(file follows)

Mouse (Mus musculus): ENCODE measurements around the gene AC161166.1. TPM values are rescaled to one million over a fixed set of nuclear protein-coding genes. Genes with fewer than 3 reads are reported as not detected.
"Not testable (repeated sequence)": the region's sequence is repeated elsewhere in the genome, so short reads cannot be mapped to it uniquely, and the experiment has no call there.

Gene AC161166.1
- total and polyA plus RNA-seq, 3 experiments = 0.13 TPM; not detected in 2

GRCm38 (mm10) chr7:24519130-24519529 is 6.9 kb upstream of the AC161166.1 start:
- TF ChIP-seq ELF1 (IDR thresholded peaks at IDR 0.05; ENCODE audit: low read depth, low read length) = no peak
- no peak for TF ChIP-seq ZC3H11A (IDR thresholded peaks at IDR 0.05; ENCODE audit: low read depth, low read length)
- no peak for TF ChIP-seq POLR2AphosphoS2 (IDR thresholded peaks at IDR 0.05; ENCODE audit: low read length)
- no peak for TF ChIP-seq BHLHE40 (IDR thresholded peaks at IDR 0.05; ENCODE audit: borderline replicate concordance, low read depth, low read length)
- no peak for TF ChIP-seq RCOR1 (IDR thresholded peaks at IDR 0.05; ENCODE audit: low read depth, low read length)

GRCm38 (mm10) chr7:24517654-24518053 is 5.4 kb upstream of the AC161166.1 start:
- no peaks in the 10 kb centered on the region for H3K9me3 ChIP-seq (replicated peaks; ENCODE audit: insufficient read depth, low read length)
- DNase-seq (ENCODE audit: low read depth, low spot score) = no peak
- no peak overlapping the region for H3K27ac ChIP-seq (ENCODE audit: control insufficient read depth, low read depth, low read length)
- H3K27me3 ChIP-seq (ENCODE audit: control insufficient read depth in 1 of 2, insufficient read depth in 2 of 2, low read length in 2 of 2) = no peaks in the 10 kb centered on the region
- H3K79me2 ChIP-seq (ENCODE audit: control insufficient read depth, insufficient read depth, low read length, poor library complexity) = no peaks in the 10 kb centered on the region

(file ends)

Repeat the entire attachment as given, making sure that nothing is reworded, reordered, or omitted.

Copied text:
Mouse (Mus musculus): ENCODE measurements around the gene AC161166.1. TPM values are rescaled to one million over a fixed set of nuclear protein-coding genes. Genes with fewer than 3 reads are reported as not detected.
"Not testable (repeated sequence)": the region's sequence is repeated elsewhere in the genome, so short reads cannot be mapped to it uniquely, and the experiment has no call there.

Gene AC161166.1
- total and polyA plus RNA-seq, 3 experiments = 0.13 TPM; not detected in 2

GRCm38 (mm10) chr7:24519130-24519529 is 6.9 kb upstream of the AC161166.1 start:
- TF ChIP-seq ELF1 (IDR thresholded peaks at IDR 0.05; ENCODE audit: low read depth, low read length) = no peak
- no peak for TF ChIP-seq ZC3H11A (IDR thresholded peaks at IDR 0.05; ENCODE audit: low read depth, low read length)
- no peak for TF ChIP-seq POLR2AphosphoS2 (IDR thresholded peaks at IDR 0.05; ENCODE audit: low read length)
- no peak for TF ChIP-seq BHLHE40 (IDR thresholded peaks at IDR 0.05; ENCODE audit: borderline replicate concordance, low read depth, low read length)
- no peak for TF ChIP-seq RCOR1 (IDR thresholded peaks at IDR 0.05; ENCODE audit: low read depth, low read length)

GRCm38 (mm10) chr7:24517654-24518053 is 5.4 kb upstream of the AC161166.1 start:
- no peaks in the 10 kb centered on the region for H3K9me3 ChIP-seq (replicated peaks; ENCODE audit: insufficient read depth, low read length)
- DNase-seq (ENCODE audit: low read depth, low spot score) = no peak
- no peak overlapping the region for H3K27ac ChIP-seq (ENCODE audit: control insufficient read depth, low read depth, low read length)
- H3K27me3 ChIP-seq (ENCODE audit: control insufficient read depth in 1 of 2, insufficient read depth in 2 of 2, low read length in 2 of 2) = no peaks in the 10 kb centered on the region
- H3K79me2 ChIP-seq (ENCODE audit: control insufficient read depth, insufficient read depth, low read length, poor library complexity) = no peaks in the 10 kb centered on the region